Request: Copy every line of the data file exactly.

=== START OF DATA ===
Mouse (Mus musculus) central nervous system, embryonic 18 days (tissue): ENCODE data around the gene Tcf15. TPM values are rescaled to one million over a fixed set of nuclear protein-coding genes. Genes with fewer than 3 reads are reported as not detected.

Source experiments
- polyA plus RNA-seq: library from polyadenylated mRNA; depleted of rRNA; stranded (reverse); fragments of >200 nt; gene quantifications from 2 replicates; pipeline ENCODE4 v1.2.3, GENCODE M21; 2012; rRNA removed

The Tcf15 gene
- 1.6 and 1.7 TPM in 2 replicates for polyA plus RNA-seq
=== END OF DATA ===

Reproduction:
Mouse (Mus musculus) central nervous system, embryonic 18 days (tissue): ENCODE data around the gene Tcf15. TPM values are rescaled to one million over a fixed set of nuclear protein-coding genes. Genes with fewer than 3 reads are reported as not detected.

Source experiments
- polyA plus RNA-seq: library from polyadenylated mRNA; depleted of rRNA; stranded (reverse); fragments of >200 nt; gene quantifications from 2 replicates; pipeline ENCODE4 v1.2.3, GENCODE M21; 2012; rRNA removed

The Tcf15 gene
- 1.6 and 1.7 TPM in 2 replicates for polyA plus RNA-seq